Regulators in Japan said it was unclear when the Dreamliner could be back in the air. Japan is the biggest market so far for the 787, with ANA and JAL operating 24 of the 290-seat wide-bodied planes, which have a list price of $207 million.
Separately, the country's transport ministry said a fuel leak on a JAL-operated 787 last week was due to a malfunction in a drive mechanism that controls a valve. It said the British company that makes the valve was investigating. The ministry declined to name the firm.
Keeping the 787s on the ground could cost ANA alone more than $1.1 million a day, Mizuho Securities calculated, noting the Dreamliner was key to the airline's growth strategy.
ANA said on Friday it cancelled 44 domestic flights and 8 international flights scheduled for Saturday and Sunday, affecting more than 8,000 passengers. JAL earlier cancelled 8 Dreamliner flights on its Tokyo-San Diego route until January 25.
Australia's Qantas Airways said it cancelled an order for one of 15 Dreamliners earmarked for its budget arm Jetstar. The carrier said the decision to cancel the order was taken late last year, before the plane's recent problems. Qantas has options to order 50 of the new generation aircraft.
The JTSB has said the battery on the ANA flight that made the emergency landing was blackened and carbonised, had a bulge in the middle and weighed 5 kg less than normal.
The use of new battery technology is among the cost-saving features of the 787, which Boeing says burns 20 percent less fuel than rival jetliners using older technology.
Hans Weber, president and owner of TECOP International Ltd, a San Diego-based aviation consulting firm and former adviser to the FAA, said it was possible the incidents could be the result of a bad batch of batteries - as was the case with General Motors' Volt electric car, where fires were blamed on a defective batch of batteries supplied by A123 Systems, which has since gone into bankruptcy.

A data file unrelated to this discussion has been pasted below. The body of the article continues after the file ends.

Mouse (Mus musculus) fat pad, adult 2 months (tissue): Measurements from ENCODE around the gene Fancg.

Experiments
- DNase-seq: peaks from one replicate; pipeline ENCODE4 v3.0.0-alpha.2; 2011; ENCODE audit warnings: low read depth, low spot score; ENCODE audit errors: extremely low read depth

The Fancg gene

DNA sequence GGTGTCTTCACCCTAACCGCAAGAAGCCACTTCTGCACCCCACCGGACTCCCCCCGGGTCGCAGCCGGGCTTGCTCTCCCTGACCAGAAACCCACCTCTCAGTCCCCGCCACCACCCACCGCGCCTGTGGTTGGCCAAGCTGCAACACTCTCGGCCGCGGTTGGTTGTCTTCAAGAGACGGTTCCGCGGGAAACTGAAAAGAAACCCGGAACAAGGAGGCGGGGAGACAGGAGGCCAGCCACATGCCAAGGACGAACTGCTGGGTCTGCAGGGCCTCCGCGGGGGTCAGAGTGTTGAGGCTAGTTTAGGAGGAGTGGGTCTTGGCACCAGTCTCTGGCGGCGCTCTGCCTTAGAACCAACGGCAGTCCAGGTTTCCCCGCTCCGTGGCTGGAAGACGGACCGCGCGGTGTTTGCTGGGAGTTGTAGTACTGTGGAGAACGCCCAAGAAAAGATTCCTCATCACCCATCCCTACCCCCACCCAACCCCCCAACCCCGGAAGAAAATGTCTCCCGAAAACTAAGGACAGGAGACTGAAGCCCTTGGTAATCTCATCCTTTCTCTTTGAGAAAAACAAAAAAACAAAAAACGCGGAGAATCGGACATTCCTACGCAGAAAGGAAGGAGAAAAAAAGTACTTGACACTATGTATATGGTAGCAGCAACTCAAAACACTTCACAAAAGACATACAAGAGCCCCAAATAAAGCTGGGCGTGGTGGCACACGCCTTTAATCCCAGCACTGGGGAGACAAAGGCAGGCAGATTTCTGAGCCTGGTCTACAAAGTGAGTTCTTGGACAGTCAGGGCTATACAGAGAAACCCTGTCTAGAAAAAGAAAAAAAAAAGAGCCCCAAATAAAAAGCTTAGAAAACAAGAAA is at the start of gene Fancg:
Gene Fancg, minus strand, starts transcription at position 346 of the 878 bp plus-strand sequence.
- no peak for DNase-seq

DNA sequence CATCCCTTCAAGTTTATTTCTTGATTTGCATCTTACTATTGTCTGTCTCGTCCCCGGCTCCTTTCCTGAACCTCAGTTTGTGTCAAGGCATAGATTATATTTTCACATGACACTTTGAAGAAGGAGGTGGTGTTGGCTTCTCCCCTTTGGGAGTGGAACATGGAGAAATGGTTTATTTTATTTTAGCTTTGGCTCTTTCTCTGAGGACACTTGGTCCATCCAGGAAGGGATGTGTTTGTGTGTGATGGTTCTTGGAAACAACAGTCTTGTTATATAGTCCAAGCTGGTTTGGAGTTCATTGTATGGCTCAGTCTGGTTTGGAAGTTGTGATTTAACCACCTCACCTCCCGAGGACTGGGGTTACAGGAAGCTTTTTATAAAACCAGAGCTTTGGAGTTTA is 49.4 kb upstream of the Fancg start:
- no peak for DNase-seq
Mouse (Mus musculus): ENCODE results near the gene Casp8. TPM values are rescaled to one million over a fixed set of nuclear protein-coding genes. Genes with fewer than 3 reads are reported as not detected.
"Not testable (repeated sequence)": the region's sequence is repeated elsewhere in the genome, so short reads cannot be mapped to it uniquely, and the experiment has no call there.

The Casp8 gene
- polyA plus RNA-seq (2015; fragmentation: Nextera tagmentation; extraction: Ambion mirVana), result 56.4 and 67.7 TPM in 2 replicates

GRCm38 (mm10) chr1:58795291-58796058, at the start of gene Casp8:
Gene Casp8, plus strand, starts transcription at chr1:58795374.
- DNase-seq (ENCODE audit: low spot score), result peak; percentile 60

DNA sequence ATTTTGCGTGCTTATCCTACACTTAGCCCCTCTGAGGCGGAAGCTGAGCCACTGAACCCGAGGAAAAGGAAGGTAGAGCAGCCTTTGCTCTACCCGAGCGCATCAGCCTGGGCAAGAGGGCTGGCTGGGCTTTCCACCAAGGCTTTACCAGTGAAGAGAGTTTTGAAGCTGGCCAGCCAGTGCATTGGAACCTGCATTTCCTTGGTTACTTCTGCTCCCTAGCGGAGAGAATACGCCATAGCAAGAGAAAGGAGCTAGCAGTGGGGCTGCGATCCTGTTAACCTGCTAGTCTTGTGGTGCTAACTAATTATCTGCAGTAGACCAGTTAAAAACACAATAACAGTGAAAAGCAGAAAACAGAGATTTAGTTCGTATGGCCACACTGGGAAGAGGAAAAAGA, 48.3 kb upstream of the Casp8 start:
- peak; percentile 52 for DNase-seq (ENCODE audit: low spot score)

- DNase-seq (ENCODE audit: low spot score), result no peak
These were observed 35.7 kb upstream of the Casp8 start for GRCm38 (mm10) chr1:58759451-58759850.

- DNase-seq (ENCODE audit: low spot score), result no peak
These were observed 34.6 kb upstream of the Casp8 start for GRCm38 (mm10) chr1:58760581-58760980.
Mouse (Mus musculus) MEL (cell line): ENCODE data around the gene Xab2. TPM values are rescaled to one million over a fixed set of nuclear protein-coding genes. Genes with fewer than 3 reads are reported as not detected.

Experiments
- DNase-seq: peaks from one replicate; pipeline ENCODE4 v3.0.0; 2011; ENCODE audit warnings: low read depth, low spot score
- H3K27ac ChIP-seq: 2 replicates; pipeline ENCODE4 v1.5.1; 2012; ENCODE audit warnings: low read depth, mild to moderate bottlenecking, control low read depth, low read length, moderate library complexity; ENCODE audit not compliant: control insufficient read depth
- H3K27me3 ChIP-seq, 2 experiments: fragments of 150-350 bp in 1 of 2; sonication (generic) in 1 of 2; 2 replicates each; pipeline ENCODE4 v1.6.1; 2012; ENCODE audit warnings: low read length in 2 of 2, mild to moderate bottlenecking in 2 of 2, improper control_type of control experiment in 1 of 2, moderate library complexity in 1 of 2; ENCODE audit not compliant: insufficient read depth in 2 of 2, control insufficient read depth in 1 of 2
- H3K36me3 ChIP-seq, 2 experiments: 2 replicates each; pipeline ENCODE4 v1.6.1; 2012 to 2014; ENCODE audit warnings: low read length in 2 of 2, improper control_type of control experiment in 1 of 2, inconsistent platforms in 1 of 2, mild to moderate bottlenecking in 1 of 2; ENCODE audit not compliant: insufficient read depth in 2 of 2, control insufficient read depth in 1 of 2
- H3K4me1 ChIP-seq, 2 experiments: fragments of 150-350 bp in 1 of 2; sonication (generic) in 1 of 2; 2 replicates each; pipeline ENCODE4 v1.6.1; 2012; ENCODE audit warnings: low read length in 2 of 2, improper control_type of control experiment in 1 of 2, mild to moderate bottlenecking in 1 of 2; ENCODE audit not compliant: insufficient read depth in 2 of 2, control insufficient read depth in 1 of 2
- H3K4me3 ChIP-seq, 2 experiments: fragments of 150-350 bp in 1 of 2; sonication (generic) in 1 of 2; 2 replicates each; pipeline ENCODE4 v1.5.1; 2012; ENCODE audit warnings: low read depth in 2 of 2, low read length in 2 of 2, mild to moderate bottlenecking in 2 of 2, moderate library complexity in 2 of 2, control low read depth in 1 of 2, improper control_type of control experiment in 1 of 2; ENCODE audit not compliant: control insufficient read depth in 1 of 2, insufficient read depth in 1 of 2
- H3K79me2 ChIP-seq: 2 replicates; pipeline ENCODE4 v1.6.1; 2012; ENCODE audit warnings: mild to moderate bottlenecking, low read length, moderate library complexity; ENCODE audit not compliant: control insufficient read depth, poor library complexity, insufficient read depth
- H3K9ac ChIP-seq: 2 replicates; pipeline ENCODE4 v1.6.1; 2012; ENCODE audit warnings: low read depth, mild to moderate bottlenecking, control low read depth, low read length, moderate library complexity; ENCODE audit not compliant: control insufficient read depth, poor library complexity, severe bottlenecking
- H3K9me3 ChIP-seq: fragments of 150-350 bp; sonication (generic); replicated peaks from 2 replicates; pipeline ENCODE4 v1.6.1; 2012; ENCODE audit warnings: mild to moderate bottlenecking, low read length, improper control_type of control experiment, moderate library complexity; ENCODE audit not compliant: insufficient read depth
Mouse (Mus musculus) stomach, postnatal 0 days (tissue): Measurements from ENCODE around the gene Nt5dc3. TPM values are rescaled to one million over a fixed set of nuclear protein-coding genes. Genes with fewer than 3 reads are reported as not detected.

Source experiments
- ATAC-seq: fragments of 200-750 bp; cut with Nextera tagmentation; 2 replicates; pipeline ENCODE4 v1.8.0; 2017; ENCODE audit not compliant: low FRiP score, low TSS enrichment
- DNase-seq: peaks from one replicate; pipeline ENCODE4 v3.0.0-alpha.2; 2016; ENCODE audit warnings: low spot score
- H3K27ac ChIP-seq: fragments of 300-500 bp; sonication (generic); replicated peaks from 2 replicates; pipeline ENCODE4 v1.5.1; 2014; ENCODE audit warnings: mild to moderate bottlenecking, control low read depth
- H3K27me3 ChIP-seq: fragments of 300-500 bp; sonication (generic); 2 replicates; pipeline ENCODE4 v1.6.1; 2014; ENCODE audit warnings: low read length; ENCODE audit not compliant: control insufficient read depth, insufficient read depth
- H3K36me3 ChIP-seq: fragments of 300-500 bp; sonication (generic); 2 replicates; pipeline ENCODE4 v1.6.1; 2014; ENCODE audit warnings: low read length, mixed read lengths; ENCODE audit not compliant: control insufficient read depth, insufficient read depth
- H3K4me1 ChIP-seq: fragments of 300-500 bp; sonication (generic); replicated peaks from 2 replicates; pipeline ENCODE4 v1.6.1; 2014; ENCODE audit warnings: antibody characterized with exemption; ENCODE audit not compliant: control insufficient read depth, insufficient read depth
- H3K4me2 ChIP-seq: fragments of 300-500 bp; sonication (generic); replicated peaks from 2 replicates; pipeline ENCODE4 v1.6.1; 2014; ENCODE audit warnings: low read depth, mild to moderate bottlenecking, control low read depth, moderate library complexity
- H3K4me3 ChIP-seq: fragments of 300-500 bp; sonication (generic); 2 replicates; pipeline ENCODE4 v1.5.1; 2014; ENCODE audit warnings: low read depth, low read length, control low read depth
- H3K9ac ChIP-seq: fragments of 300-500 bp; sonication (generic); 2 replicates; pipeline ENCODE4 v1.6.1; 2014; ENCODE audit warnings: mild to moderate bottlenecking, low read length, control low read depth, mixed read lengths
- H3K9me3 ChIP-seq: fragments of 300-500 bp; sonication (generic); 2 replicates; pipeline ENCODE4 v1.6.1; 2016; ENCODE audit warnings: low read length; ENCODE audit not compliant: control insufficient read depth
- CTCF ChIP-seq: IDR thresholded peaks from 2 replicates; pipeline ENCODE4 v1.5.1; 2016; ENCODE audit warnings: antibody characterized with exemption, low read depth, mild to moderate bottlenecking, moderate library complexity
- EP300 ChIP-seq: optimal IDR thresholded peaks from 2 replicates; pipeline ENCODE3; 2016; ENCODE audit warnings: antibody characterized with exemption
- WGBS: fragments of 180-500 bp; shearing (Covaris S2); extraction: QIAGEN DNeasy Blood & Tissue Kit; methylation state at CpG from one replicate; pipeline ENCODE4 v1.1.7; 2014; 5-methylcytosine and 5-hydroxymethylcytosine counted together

"These batteries require great care in manufacturing and the process needs to be highly automated so you can afford them. A123 had to pull back lots of batteries and that put them under," Weber noted.
"We have to consider the suppliers were at one time producing a lot of equipment for the 787 and then everything got delayed, so some of the stuff they built has been sitting on the shelf for a while. Some of these might have been produced early in the production process and there may have been some deficiencies in the production process."
The 787 represents a leap in aircraft design, but the project has been plagued by cost overruns and years of delays. Orders for the Dreamliner last year helped Boeing overtake rival Airbus as the world's largest manufacturer of passenger jets.
"This could turn out to be a minor technical problem, but the FAA has turned it into a significant marketing challenge for Boeing," said Loren Thompson, defence consultant and chief operating officer of the Lexington Institute, a Virginia-based think tank.
(Additional reporting by Yoshiyuki Osada, James Topham, Mari Saito, Issei Kato, Maggie Lu Yueyang, Herng Shinn Cheng, Ruairidh Villar, William Rigby and Andrea Shalal-Esa; Writing by Ian Geoghegan; Editing by Michael Urquhart)